In the statement for Umbral, Erika chooses to speak about her experience, about her son’s experience in very direct, approachable way. The same goes for Coney Island’s statement. I appreciate an artist who writes with the intent on reaching the viewer/reader without hitting them over the head with ‘art-speak’ or overly coded or covert language. Morillo’s project statement opens with the confession that she will always fall short of being able to explain her love for Coney Island, but she proceeds to describe what it means to her in understated prose and images. I was drawn to explore her images after reading about the project.
Throughout her work, there is thoughtful intent, and she employs traditional compositional techniques in refreshing ways. Simple things like reflections, shadows, or water as a “new, separate character in the scene”, as she says, are masterfully used. The common themes throughout her work are very strong as well. A strong female perspective is woven into images which act as a registry for family, loss, joy, pain, memory.. and reflect her need to collect and cherish these feelings; and serve as resistance to forgetting.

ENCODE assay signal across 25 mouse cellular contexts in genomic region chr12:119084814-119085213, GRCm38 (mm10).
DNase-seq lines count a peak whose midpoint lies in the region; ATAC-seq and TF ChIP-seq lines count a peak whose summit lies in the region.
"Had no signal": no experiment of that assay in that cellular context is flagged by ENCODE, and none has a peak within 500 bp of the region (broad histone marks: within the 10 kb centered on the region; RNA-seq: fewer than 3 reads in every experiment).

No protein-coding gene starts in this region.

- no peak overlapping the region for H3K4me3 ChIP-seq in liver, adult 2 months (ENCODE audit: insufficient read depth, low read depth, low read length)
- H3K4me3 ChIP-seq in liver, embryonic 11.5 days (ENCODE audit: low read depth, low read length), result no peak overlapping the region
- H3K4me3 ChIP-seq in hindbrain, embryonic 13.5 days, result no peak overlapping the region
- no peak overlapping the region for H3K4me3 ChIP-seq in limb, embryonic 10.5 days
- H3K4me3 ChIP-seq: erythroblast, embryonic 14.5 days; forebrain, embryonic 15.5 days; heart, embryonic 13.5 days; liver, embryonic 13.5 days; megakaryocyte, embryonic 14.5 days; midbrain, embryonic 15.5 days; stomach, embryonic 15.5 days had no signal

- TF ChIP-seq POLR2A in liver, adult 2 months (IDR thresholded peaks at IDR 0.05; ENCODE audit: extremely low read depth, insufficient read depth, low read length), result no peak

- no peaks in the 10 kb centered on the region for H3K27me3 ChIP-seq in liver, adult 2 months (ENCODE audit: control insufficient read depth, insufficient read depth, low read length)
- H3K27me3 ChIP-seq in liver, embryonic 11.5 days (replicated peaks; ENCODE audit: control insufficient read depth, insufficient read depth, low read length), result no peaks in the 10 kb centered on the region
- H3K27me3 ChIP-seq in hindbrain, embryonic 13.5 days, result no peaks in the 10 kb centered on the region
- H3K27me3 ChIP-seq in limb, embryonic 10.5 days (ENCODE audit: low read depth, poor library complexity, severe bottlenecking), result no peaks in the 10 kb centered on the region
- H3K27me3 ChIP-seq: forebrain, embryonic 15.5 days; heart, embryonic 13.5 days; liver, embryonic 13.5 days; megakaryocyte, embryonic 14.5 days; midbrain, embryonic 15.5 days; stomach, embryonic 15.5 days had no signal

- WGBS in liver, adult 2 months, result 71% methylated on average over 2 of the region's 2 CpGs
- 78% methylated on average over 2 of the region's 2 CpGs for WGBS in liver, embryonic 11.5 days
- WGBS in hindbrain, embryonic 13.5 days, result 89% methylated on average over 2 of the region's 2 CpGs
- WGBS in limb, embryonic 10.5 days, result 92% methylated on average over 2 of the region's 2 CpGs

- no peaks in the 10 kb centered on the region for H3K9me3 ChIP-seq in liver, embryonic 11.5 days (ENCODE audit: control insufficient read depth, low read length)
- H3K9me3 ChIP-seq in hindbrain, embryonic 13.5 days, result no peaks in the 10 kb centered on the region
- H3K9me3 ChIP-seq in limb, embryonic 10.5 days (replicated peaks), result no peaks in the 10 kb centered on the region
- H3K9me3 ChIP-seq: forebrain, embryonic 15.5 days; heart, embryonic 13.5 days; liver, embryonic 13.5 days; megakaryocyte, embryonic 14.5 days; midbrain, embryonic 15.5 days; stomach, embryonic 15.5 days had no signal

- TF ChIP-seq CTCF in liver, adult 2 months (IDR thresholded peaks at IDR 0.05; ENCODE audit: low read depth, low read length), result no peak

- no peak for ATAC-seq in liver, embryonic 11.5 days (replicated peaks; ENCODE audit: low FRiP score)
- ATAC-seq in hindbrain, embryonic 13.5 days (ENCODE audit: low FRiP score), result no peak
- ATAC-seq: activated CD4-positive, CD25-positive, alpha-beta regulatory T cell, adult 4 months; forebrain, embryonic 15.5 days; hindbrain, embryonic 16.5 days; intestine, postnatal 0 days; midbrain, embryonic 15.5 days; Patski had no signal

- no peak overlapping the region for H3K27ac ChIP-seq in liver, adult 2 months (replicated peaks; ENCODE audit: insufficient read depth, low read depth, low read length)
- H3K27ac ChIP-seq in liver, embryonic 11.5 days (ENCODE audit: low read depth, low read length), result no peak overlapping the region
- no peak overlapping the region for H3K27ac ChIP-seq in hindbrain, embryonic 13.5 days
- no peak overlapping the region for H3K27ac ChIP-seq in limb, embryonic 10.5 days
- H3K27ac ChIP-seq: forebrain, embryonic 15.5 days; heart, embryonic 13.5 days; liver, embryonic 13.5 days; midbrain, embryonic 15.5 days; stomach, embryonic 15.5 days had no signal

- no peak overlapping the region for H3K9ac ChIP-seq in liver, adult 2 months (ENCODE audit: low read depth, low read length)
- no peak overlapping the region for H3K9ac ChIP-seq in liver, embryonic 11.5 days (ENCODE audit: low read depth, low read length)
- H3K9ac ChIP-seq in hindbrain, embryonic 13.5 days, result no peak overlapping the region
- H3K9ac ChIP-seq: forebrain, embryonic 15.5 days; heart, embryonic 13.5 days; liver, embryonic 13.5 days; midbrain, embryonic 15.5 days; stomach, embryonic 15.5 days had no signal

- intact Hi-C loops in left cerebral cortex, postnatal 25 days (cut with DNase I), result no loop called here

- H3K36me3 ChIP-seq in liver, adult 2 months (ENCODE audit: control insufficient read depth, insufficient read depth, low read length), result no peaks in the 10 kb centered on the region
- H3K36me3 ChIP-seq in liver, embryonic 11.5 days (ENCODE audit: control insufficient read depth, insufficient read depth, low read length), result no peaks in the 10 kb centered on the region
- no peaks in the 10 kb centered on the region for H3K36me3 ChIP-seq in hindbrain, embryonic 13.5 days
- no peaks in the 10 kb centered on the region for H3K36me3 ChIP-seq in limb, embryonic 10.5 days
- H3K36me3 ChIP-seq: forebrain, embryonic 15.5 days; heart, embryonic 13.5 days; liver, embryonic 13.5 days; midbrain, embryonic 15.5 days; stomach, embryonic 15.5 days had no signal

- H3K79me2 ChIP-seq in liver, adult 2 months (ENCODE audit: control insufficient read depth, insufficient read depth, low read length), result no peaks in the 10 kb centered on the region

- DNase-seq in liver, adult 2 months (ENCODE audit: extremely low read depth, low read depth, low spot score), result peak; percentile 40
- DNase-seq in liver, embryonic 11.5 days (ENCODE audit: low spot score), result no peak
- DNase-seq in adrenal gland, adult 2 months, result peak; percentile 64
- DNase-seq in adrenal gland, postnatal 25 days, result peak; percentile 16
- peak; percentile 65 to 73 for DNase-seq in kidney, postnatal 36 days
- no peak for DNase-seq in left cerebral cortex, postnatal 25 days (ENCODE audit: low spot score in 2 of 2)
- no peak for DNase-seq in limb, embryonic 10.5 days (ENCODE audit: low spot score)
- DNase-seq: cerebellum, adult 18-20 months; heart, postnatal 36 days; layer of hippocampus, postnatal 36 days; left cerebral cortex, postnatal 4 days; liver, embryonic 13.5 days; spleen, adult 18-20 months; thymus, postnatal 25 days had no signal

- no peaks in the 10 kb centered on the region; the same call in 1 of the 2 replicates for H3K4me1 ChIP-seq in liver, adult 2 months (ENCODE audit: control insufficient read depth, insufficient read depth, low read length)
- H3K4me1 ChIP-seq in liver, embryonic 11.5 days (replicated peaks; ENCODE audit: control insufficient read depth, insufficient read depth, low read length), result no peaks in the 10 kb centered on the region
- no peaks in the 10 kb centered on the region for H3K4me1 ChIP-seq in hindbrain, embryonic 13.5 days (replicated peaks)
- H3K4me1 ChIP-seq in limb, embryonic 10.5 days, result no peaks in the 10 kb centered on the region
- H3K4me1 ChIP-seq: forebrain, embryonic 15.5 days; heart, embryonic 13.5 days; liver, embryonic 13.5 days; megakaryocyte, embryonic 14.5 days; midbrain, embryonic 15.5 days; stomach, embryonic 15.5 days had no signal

Erika Morillo was born and raised in the Dominican Republic, and is a freelance photographer and artist based in New York City. She studied clinical psychology and sociology, which influenced her to photograph as a way to understand her family dynamics and the social environment she inhabits. Her work focuses on the issues of family, inner-city life and the finding of identity. Her photographs have been published and exhibited nationally and internationally. Her photobooks are in the collections at the Whitney Museum of American Art Library and The International Center of Photography Library.
Morillo is currently working on a new project, Motherland, which explores her relationship with her mother. To learn more, visit her website at https://www.erikamorillo.com